It’s just 11 weeks until election day 2016, which will be by far the most monumental day for cannabis law reform since the beginning of prohibition of in the 1930s. Five state – Nevada, Massachusetts, California, Maine and Arizona – will be voting on the legalization of recreational cannabis, and all eyes are on them for big victories this November.
In Nevada, Question 2 would legalize the possession of up to an ounce of cannabis, the personal cultivation of up to six plants, and would authorize state-licensed cannabis retail outlets. Polling released last month found that 50% of voters in the state support legalization, with just 41% opposed, indicating it will be a close race, though there’s reason to be optimistic (the campaign in support of Question 2 also just purchased nearly a million dollars in television ads to promote the measure).
In California, Proposition 64 – the Adult Use of Marijuana Act – is almost identical to Nevada’s Question 2 in that it would legalize cannabis possession (an ounce), personal cultivation (six plants), and cannabis retail outlets (licensed by the state). Recent polling shows that this measure is more on track than any other this year to be passed into law, with 64% of voters in the state saying they support legalization.
In Arizona, the trend continues; Initiative 5 would legalize the possession of up to an ounce of cannabis, and the personal cultivation of up to six cannabis plants, for those 21 and older. State-sanctioned cannabis cultivation centers and retail outlets would also be legalized. Recent polling shows that the measure has an uphill battle, with roughly 40% of voters in the state saying they support the measure, though there’s still plenty of time left for proponents to make their case.
In Massachusetts, Question 4, The Regulation and Taxation of Marijuana Act, would actually allow those 21 and older to possess up to ten ounces, though only in a private residence. Outside of that just an ounce is allowed. Cultivation of up to six plants is also allowed at a private residence, and the measure would establish a licensing system commercial production and retail sale. Unfortunately voters in Massachusetts are feeling the same way about legalization as those in Arizona – with around 41% in support, according to recent polling – so supporters of the measure should be doing all they can to spread the word.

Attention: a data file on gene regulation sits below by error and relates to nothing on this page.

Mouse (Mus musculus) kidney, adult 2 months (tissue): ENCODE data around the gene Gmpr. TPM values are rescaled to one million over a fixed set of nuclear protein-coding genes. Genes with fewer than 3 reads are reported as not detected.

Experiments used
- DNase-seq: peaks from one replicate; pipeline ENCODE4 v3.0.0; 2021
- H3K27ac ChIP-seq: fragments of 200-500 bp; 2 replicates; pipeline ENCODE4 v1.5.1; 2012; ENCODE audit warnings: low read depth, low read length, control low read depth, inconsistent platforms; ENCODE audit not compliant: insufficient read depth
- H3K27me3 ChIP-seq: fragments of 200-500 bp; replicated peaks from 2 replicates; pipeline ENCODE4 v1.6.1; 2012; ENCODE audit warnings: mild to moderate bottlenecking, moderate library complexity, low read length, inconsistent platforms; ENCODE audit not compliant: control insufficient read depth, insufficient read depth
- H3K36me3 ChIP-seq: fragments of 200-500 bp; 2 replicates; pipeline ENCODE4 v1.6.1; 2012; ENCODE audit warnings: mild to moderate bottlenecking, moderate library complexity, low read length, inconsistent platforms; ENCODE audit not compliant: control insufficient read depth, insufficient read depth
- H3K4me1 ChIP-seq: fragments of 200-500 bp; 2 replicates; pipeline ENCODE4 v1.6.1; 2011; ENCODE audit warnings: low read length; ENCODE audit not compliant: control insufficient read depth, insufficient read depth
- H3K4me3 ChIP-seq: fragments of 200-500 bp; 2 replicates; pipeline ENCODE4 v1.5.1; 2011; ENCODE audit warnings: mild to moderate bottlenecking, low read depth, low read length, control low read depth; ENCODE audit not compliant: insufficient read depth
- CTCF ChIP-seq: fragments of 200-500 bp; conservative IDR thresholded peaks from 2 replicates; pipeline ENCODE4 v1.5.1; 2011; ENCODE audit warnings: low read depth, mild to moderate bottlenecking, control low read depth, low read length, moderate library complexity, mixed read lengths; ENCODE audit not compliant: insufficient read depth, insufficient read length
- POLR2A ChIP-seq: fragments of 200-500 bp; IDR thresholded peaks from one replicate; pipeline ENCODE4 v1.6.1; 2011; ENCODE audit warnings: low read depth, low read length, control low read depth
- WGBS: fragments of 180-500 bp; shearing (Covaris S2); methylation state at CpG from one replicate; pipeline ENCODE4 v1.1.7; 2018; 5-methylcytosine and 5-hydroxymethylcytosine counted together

In Maine, The following is the exact questioning that will appear on the ballot this November 8th; “Do you want to allow the possession and use of marijuana under state law by persons who are at least 21 years of age, and allow the cultivation, manufacture, distribution, testing, and sale of marijuana and marijuana products subject to state regulation, taxation and local ordinance?”
Support for legalization in Maine is at a steady 55%, according to polling released in May.
In addition to the states mentioned in this article, Florida, Arkansas, North Dakota and most likely Oklahoma will be voting this November on the legalization of cannabis for medical use.